Brighton Rock reconnects with the novel’s central theme of Catholic guilt

Brighton Rock reconnects with the novel’s central theme of Catholic guilt

2011 remake addresses fight against Catholic/Christian upbringing

The new film version of Graham Greene’s Brighton Rock reconnects with the novel’s central theme of Catholic guilt. Cinema needs more of it, writes Paul Dale

There’s nothing like the sense of contrition brought on by a fundamentally religious upbringing, and there’s nothing like Catholic guilt. For all its archaic Latin doctrine, extravagance and history of perverse sex scandals, the Catholic Church got one thing right. It created a philosophy of self-reproach so successful that great art flowered under the shadow of its lumbering, half-blind (from masturbation, obviously) form. From the paintings of Caravaggio and Velasquez and the scribblings of Balzac and Rabelais across the centuries to the films of Catholics Ford, Hitchcock, Bergman, Scorsese and Coppola, there is but one non-variable – Catholic guilt and the humanism born of it.

Rowan Joffe’s new adaptation of Graham Greene’s remarkable 1938 novel, Brighton Rock, about how one nasty little sociopath fights the profound moralities invested in him by a Catholic/Christian upbringing, rightly re-establishes this key credo. Something that was somewhat sidelined in Terence Rattigan’s 1947 adaptation of the book (which, nevertheless, resulted in one of the few interesting British post war noirs). It’s a wise move, as is the relocation of the story to the 1960s, into an age of youth gangs and seaside rucks. The thing about visiting the vast literary space that is ‘Greeneland’ is that it’s all open to interpretation, in everything but the dogma.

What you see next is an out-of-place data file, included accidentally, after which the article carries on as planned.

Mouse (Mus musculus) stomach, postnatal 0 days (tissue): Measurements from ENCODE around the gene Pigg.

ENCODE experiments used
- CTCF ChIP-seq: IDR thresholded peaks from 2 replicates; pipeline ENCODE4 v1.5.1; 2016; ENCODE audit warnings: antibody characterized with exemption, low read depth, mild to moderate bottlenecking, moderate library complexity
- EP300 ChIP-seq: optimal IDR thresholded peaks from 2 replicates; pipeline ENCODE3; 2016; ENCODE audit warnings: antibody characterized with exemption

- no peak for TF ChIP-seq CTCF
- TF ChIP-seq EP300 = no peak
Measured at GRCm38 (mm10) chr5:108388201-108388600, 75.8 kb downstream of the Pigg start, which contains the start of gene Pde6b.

To understand this, it’s important to remember that from the mid-1930s until the early 1940s Greene was a film critic, arguably one of the very worst film critics of his time. He hated Hitchcock’s films but loved Charlie Chan and Perry Mason movies, and he eulogised prosaically about very ordinary crime pictures like They Drive By Night and The Arsenal Stadium Mystery. One of his favourite films was Julien Duvivier’s hopelessly overwrought (and now dated) Algiers-set thriller Pepe Le Moke starring France’s most bewildering pin-up Jean Gabin. You see, Greene would have hated the new Brighton Rock as much as he disliked many of the adaptations of his books (well those for which he’d not written the screenplay anyway). In short, his taste was abysmal, but from his time as a critic he took a feel for rhythm and a pulp sensibility that helped him write great books and screenplays that became great films, among them A Gun for Hire, Ministry of Fear and, of course, The Third Man.

What, however, marked Greene out from the thousands of other jobbing writers hanging around the fringes of the post-war American and British film studios was that stultifying sense of ethics and repentance that runs through both his very best and also his most mediocre works. Its draw is undeniable, it’s the same dance of guilt that leads us lapsed Catholics to obsess over new adaptations of Evelyn Waugh’s Brideshead Revisited, or to constantly revisit Scorsese’s Mean Streets, or Abel Ferrara’s complete cinematic oeuvre, or Bergman’s The Virgin Spring, or Francis Ford Coppola’s The Conversation, or John Ford’s The Searchers.

Western cinema was built on guilt – Jewish or Catholic, take your pick – it doesn’t matter, as they all eventually worked together to build a great cultural temple, founded on shame.

Brighton Rock, general release from Fri 4 Feb.

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